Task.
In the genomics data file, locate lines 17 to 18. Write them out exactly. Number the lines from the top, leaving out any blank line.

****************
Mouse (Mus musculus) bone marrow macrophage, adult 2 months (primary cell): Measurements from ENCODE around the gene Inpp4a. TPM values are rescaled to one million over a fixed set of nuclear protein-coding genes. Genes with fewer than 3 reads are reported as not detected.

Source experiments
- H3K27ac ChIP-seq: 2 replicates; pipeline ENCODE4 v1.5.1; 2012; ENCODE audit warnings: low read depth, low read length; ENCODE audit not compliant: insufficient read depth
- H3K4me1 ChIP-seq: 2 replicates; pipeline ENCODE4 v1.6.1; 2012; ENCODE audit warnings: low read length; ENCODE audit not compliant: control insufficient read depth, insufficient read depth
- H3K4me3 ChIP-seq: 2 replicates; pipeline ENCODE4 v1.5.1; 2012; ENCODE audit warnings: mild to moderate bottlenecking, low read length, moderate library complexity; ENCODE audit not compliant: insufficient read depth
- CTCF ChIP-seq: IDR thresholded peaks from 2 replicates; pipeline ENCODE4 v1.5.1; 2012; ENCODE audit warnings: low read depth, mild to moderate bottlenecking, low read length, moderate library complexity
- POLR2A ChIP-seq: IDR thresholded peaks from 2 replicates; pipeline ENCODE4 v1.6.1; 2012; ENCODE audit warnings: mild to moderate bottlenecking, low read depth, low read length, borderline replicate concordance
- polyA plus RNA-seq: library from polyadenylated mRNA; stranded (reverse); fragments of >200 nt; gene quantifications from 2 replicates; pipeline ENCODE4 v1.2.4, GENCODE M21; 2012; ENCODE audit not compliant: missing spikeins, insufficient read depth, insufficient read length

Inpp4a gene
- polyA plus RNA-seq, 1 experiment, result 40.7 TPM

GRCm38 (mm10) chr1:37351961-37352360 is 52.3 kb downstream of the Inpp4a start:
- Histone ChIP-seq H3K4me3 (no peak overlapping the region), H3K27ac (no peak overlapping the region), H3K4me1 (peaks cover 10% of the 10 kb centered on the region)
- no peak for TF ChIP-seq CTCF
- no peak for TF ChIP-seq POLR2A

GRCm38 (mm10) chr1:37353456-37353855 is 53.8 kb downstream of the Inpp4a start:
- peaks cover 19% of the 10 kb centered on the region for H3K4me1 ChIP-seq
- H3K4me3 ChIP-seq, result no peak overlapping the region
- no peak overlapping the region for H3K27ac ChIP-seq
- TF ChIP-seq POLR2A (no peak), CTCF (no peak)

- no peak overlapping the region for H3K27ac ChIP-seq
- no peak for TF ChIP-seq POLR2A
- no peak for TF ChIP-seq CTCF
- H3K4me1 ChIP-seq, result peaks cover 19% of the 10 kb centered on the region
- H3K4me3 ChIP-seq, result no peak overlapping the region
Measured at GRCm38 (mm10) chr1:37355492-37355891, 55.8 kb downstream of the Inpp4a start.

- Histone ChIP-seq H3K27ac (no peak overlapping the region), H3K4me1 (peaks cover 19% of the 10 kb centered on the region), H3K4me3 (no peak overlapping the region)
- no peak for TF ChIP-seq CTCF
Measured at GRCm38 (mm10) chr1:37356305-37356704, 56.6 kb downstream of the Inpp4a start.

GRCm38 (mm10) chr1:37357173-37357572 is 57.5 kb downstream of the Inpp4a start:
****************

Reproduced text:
- H3K4me3 ChIP-seq, result no peak overlapping the region
- no peak overlapping the region for H3K27ac ChIP-seq